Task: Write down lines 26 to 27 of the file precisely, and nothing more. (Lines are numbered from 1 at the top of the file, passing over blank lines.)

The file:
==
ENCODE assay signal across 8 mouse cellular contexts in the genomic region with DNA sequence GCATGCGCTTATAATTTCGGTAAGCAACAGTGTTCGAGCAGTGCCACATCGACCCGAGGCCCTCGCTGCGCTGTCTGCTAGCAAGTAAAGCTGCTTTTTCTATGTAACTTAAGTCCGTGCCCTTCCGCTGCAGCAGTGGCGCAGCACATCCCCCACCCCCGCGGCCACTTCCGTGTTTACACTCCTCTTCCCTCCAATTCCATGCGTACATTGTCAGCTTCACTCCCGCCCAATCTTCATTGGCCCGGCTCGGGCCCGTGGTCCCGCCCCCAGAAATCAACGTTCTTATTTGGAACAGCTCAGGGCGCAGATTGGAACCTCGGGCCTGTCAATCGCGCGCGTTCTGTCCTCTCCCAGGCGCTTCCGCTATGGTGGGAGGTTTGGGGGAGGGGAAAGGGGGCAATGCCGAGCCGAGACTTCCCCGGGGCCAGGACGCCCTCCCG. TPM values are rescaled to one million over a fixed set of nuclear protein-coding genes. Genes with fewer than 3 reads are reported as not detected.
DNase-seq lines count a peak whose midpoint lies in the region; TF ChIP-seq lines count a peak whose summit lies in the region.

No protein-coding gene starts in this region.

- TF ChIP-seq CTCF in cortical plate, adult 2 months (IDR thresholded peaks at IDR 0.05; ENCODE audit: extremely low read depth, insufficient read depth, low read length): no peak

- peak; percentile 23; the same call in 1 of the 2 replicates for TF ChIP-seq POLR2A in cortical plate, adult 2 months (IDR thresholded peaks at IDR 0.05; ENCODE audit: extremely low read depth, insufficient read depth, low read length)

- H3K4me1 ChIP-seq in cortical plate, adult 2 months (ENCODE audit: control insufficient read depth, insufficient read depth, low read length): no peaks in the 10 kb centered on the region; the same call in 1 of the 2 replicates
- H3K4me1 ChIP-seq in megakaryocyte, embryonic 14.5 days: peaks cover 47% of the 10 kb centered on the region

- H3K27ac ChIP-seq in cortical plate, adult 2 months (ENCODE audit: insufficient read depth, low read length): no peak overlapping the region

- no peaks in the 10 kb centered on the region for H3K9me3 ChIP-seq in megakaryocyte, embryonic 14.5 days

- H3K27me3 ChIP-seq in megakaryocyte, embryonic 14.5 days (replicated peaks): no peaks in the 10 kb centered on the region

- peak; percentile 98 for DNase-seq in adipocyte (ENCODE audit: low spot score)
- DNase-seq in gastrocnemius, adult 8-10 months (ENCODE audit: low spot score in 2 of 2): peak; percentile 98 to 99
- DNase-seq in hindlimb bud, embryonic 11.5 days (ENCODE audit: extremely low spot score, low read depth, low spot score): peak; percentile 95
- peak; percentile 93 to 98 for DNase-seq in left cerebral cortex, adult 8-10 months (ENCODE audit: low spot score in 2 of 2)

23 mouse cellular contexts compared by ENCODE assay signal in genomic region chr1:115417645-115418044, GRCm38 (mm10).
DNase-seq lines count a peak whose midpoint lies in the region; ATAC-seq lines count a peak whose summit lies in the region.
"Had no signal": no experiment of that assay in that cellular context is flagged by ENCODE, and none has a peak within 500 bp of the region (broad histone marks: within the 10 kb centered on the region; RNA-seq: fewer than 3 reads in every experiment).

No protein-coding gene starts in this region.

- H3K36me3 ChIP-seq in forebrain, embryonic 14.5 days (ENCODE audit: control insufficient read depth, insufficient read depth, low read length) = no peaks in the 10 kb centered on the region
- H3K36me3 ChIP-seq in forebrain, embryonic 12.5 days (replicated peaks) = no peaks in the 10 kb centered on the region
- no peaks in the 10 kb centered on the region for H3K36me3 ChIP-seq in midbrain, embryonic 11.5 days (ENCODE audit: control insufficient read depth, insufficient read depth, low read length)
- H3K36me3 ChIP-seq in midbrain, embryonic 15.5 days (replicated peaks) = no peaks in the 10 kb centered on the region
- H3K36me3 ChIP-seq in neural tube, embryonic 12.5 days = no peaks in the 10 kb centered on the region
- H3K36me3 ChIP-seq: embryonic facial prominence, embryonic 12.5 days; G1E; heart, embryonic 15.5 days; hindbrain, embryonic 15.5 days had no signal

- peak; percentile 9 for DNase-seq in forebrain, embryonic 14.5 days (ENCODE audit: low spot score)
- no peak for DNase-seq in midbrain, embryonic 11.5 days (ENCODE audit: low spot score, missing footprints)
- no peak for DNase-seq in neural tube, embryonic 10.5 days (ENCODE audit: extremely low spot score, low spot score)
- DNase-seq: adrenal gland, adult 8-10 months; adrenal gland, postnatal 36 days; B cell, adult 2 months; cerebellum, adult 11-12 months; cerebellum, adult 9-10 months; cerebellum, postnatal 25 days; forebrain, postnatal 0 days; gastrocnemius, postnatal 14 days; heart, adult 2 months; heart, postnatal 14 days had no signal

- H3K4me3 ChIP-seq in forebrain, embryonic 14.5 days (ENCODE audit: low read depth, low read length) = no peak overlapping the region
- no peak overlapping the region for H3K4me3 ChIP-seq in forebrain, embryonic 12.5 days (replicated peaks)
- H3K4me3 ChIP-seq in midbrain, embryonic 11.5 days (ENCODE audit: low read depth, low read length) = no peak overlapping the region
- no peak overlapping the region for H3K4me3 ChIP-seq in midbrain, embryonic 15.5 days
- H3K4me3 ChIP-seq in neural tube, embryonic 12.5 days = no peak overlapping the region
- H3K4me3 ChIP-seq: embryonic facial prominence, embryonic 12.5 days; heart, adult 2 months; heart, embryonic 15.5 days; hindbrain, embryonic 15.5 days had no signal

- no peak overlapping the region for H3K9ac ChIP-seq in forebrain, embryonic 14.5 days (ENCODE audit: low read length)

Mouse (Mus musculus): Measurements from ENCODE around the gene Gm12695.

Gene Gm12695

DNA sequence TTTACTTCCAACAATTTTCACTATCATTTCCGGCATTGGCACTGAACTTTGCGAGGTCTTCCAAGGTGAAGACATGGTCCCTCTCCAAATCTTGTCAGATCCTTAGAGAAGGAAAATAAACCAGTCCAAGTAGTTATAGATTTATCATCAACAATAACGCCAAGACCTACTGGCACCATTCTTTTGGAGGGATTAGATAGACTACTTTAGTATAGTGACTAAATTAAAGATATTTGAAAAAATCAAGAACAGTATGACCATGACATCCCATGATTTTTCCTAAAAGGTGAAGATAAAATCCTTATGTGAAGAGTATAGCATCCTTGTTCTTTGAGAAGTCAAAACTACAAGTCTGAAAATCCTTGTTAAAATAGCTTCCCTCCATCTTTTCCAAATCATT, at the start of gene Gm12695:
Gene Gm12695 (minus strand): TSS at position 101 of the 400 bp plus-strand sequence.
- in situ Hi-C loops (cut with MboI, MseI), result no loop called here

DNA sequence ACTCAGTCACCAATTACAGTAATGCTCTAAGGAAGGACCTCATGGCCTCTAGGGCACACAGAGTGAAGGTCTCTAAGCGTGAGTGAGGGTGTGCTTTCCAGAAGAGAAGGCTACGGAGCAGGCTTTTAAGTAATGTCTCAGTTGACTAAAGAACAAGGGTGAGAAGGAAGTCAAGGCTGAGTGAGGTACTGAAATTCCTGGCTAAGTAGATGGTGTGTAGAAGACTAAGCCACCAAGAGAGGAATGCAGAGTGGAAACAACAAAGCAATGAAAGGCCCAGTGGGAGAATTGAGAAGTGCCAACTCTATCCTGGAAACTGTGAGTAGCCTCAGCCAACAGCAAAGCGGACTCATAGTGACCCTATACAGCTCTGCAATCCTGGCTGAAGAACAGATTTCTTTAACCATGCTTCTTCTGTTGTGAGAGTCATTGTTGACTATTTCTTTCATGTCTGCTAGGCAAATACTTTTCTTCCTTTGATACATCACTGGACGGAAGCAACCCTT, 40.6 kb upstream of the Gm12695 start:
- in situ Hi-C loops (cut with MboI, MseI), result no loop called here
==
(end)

- no peak for DNase-seq in midbrain, embryonic 11.5 days (ENCODE audit: low spot score, missing footprints)
- no peak for DNase-seq in neural tube, embryonic 10.5 days (ENCODE audit: extremely low spot score, low spot score)